Angus Fairhurst (1966-2008), one of the influential members of the group of artists associated with London’s Goldsmiths College in the late 1980s, participated in the seminal exhibition, Freeze, in 1988, which introduced the world to a generation who became known as the Young British Artists. This set the tone for contemporary art in the UK over the next two decades. Fairhurst’s work resists straightforward categorisation, encompassing sculpture, painting, performance, animation, photography, video, music, printmaking, drawing and collage.
Angus Fairhurst’s drawings epitomise his offbeat and often melancholy humour, his experiments with figuration, and his use of gorillas as figures of pathetic buffoonery and otherworldliness. The emergence of the gorilla as a motif in Fairhurst’s art can be traced back to a show of his drawings at Sarah Lucas’s London flat in 1994. Ranging between adroitly sketched studies and minutely rendered drawings, his works in pencil or pen regularly present gorillas in surreal human situations – for instance propping up a bar, holding a man in the pose of the pieta, or wrestling with a snake in a loose approximation of the famous GrecoRoman sculpture the Laocoön. More sombrely, one such work shows crows devouring a human figure while his discarded outfits – a furry gorilla suit and a human mask – lie on the floor around him.
At times, the gorilla becomes a stand in for Fairhurst himself, his imaginative other. Fairhurst attributed the pathos of his gorilla scenarios to a further kind of otherness – “a discrepancy between many idealised things and their everyday reality.” In the figure of the gorilla, Fairhurst moreover shadows forth man’s animal ‘other’. Bestial yet approximate to the human form, he identified gorillas as inherently anthropomorphic: “Gorillas are a useful image because they’re very close to the human shape, so you can draw them doing human activities without having to characterize or personalize them. They represent a certain kind of thing in mankind.” Other drawings feature anthropomorphic inventions such as an armchair endowed with human legs, or a double-ended pair of legs (a motif also found in Fairhurst’s early digital animations) variously flailing or suspended in elegant counterpoise or locked in a clumsy antagonism (The Trouble with Comedy No. 5; The Trouble with Comedy No. 9; The Trouble with Comedy).
The Birth of Consistency (2004) shows a gorilla – one of the recurring motifs of Fairhurst’s work – contemplating itself in a mirrored pool and wrenching the reflective surface towards itself. It is one of a series of works in bronze from the mid-2000s depicting gorillas in a variety of surreal scenarios. Modelled from clay and cast on miniature or life-size scales, Fairhurst’s gorillas were the sculptural successors to his anthropomorphic drawings of the 1990s (he once remarked that he “wanted to make a classical sculpture which has the lightness of a cartoon”). Each shows the gorilla in an absurdist and doleful scenario – for instance contemplating its own detached arm, or holding its detached head aloft. Here, the artist alludes to the classical myth of Narcissus, casting the gorilla in the role of the doomed boy who fell in love with his reflection. The title refers to the stage at which the human brain becomes capable of conceptualising visual representations – famously theorised by Jacques Lacan as le stade du miroir or the ‘mirror stage’. The gorilla is confronting its own image, but also perhaps apprehending its own status as an artwork and a construct. Indeed, the work wears its artifice openly; there is a an air of theatricality about the manoeuvrable pond and the uniformly black patina of the gorilla, ponds and rushes. Here and in many works, Fairhurst constructed a kind of ‘fake nature’ – a celebration of the pastoral and mythological realms that also affectionately pricked their artifice.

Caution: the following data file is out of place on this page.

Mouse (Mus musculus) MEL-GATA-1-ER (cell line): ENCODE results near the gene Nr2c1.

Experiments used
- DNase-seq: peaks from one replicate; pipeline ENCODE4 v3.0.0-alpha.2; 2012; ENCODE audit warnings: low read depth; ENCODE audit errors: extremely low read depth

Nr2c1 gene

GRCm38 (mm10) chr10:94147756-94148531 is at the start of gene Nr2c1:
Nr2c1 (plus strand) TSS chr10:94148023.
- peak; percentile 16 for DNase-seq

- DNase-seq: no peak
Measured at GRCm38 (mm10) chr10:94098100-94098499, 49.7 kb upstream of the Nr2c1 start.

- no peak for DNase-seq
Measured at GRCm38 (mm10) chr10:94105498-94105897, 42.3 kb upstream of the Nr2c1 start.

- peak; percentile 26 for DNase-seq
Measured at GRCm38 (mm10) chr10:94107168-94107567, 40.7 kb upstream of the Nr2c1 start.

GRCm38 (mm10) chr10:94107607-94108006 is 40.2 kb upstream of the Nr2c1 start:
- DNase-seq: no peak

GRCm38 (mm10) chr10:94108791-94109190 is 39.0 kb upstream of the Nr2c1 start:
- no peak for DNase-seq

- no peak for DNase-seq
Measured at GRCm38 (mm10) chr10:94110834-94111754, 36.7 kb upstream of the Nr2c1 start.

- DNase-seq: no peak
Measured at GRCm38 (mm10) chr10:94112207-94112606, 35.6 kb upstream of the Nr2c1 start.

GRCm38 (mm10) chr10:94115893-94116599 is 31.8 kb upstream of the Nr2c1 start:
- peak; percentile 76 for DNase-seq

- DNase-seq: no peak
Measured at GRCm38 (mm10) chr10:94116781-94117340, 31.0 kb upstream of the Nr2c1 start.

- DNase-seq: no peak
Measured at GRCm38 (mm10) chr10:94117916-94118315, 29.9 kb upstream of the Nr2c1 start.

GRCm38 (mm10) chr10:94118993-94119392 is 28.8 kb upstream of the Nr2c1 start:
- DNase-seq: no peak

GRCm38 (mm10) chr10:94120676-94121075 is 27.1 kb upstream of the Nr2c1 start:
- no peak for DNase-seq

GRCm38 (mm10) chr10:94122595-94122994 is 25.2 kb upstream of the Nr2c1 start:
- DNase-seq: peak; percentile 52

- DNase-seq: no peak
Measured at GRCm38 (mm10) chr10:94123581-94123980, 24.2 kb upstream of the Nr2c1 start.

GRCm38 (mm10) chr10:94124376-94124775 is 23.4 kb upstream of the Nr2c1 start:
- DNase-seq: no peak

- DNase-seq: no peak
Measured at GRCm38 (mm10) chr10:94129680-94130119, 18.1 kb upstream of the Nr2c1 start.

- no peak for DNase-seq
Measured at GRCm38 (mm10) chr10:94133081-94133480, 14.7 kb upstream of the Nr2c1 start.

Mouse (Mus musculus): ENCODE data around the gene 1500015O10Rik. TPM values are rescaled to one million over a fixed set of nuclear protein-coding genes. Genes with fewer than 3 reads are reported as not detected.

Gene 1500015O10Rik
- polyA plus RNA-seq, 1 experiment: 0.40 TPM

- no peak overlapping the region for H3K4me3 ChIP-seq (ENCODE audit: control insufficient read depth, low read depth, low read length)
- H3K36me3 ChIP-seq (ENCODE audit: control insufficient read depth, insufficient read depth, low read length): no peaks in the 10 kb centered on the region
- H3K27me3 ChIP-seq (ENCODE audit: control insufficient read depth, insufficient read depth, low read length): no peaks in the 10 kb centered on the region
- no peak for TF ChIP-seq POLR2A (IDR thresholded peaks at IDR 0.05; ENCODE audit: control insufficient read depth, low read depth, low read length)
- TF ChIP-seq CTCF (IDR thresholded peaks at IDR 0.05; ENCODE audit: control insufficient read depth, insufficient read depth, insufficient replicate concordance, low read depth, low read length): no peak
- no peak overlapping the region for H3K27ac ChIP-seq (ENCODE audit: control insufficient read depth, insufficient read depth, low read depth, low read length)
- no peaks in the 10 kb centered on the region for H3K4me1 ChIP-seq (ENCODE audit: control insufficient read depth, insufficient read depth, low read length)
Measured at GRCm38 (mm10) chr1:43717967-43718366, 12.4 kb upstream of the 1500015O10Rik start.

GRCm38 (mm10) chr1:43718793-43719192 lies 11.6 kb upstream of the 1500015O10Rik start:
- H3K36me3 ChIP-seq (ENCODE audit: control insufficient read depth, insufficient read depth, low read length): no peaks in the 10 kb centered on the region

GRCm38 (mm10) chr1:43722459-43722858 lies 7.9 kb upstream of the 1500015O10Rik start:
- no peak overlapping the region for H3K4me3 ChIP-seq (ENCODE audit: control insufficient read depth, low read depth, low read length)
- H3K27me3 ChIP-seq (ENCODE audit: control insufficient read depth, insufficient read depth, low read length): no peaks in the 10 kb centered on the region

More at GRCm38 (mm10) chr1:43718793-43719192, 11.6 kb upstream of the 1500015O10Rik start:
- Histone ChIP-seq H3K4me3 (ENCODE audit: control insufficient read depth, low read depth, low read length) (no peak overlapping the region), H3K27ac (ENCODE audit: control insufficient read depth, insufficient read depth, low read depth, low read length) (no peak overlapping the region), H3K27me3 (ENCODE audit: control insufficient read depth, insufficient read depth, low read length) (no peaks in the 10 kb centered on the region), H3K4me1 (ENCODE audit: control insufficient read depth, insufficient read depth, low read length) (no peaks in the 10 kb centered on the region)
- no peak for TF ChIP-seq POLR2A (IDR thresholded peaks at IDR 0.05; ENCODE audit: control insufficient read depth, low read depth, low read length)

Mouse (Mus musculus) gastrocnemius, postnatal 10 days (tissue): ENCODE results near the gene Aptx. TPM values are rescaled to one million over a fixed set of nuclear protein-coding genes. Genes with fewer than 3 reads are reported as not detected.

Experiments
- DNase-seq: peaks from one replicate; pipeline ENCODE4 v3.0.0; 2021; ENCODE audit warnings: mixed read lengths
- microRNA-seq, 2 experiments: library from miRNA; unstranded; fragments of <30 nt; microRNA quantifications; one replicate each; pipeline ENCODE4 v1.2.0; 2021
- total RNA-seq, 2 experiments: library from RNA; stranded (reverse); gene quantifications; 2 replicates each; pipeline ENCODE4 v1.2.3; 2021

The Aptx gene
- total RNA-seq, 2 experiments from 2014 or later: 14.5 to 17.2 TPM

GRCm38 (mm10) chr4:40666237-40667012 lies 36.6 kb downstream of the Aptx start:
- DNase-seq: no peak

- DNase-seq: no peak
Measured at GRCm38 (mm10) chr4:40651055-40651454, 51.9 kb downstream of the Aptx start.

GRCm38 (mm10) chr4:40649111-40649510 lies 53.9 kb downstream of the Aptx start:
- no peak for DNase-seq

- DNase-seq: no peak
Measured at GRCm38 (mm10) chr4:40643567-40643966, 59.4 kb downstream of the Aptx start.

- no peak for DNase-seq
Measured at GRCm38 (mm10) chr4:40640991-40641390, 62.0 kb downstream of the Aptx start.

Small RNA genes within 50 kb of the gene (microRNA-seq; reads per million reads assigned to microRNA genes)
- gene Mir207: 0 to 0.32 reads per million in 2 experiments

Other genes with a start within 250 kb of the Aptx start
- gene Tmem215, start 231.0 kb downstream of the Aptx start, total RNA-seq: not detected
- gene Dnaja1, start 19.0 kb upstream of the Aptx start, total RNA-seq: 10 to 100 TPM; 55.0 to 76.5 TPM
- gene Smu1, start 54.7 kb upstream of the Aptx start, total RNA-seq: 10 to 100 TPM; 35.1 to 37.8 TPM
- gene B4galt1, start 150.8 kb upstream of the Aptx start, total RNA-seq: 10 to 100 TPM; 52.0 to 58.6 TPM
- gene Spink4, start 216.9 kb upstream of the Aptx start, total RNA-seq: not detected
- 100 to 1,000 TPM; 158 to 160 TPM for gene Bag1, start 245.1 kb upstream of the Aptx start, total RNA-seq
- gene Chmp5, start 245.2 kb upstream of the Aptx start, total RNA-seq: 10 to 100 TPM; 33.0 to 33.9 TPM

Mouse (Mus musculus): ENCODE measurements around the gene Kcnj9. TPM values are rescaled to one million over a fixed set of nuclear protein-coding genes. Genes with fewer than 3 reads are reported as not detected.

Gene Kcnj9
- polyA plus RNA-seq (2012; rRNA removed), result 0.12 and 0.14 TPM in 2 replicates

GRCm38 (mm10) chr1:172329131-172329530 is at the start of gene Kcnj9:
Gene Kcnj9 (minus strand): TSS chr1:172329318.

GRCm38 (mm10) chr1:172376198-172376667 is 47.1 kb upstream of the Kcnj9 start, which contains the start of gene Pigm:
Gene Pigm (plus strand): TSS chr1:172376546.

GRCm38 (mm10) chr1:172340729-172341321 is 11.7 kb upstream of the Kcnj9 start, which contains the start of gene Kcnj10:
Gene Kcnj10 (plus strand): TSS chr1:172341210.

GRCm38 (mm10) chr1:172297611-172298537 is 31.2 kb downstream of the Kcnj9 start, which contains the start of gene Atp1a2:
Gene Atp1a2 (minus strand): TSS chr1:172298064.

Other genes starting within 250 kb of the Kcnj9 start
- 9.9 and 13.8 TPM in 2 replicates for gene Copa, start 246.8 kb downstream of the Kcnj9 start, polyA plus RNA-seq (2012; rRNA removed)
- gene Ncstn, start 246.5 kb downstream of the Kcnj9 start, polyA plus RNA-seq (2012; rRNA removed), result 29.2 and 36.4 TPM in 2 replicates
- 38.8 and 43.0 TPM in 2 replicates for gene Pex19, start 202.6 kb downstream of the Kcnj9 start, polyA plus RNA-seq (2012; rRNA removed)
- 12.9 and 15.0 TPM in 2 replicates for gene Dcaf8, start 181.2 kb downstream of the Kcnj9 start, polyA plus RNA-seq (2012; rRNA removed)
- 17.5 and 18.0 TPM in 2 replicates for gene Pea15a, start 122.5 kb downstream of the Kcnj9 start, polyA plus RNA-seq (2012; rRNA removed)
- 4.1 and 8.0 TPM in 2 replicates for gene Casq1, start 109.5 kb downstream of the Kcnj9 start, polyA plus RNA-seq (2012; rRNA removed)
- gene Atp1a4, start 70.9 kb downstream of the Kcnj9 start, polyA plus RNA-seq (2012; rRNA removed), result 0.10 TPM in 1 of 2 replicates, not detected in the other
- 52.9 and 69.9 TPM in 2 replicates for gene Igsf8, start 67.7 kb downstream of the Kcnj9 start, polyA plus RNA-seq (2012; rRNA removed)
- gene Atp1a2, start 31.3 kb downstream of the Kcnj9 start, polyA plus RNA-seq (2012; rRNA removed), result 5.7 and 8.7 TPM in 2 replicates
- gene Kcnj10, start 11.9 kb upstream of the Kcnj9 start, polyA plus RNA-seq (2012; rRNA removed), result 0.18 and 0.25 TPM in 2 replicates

Undone (2002) is a life-size cast of a banana in silver – one of a many sculptures that recast the imagery of Fairhurst’s early tragicomic cartoons, including gorillas and ponds. It reprises a key slapstick motif that recurs throughout Fairhurst’s work: the banana is for instance given monumental bronze form in Undone (2004), and presented as a splayed-out skin in the bright yellow resin piece The Problem With Banana Skins Divided/Inverted (1998). These works compress in comic form many of the artist’s presiding concerns, whether with nature, the romantic pastoral genre, or cycles of regeneration and decay. Undone manages to be simultaneously totemic and comic, ponderous and light: the arcane associations of silverwork are ‘undone’ by the unserious (potentially rude) subject matter. The concept of ‘undoing’ pervaded Fairhurst’s practice – absence was an ever-present motif. Words such as ‘unwritten’, ‘undone’, and ‘untouched’ formed many of his titles.
Fairhurstgraduated from Goldsmiths College in London in 1989. Following Freeze, he exhibited in most of the landmark group exhibitions of his generation, including Gambler (1991) at Building One, London, Brilliant at the Walker Art Centre in Minneapolis (1995), Some Went Mad, Some Ran Away at the Serpentine (1994), Apocalypse at the Royal Academy (2000), Casino 2001 at SMAK in Ghent (2001), and In-a-Gadda-da-Vida, with Sarah Lucas and Damien Hirst, at Tate Britain (2004). He also had a number of significant one-person exhibitions, notably at Spacex Gallery, Exeter (2001), and at Ursula Blickle Stiftung, Kraichtal, Germany and Kunsthalle St.Gallen, Switzerland (1999). Music performances by Fairhurst’s band, originally called Low Expectations, took place at an international range of venues from 1995-2001. From 2009-11, a touring retrospective of his work travelled between Arnolfini, Bristol; Waddesdon Manor, Buckinghamshire; M Museum, Leuven, Belgium; and Westfälischer Kunstverein, Muenster, Germany.